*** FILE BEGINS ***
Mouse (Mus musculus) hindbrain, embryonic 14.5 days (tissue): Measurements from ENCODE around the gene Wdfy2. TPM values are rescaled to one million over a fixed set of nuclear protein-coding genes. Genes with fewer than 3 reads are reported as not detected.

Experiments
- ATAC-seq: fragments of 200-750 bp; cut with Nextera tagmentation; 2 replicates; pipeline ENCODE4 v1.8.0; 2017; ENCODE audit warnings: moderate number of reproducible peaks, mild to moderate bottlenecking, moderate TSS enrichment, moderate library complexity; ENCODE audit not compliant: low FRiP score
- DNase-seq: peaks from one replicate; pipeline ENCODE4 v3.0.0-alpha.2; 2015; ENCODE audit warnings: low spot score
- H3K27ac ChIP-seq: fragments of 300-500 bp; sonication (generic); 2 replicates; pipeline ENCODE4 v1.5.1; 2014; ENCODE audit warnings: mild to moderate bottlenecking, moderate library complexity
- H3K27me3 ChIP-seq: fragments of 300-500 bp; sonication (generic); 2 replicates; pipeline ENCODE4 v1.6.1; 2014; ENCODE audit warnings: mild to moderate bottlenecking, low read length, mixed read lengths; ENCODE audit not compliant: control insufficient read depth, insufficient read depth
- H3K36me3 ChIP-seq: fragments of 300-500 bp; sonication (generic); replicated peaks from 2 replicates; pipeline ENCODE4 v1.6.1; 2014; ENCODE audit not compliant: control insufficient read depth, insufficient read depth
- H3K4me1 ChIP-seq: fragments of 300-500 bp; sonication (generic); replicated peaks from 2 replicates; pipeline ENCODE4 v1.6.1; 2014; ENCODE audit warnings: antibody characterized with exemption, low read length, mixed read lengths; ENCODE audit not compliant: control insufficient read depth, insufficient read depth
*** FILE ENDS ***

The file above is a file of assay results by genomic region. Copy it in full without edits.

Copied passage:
Mouse (Mus musculus) hindbrain, embryonic 14.5 days (tissue): Measurements from ENCODE around the gene Wdfy2. TPM values are rescaled to one million over a fixed set of nuclear protein-coding genes. Genes with fewer than 3 reads are reported as not detected.

Experiments
- ATAC-seq: fragments of 200-750 bp; cut with Nextera tagmentation; 2 replicates; pipeline ENCODE4 v1.8.0; 2017; ENCODE audit warnings: moderate number of reproducible peaks, mild to moderate bottlenecking, moderate TSS enrichment, moderate library complexity; ENCODE audit not compliant: low FRiP score
- DNase-seq: peaks from one replicate; pipeline ENCODE4 v3.0.0-alpha.2; 2015; ENCODE audit warnings: low spot score
- H3K27ac ChIP-seq: fragments of 300-500 bp; sonication (generic); 2 replicates; pipeline ENCODE4 v1.5.1; 2014; ENCODE audit warnings: mild to moderate bottlenecking, moderate library complexity
- H3K27me3 ChIP-seq: fragments of 300-500 bp; sonication (generic); 2 replicates; pipeline ENCODE4 v1.6.1; 2014; ENCODE audit warnings: mild to moderate bottlenecking, low read length, mixed read lengths; ENCODE audit not compliant: control insufficient read depth, insufficient read depth
- H3K36me3 ChIP-seq: fragments of 300-500 bp; sonication (generic); replicated peaks from 2 replicates; pipeline ENCODE4 v1.6.1; 2014; ENCODE audit not compliant: control insufficient read depth, insufficient read depth
- H3K4me1 ChIP-seq: fragments of 300-500 bp; sonication (generic); replicated peaks from 2 replicates; pipeline ENCODE4 v1.6.1; 2014; ENCODE audit warnings: antibody characterized with exemption, low read length, mixed read lengths; ENCODE audit not compliant: control insufficient read depth, insufficient read depth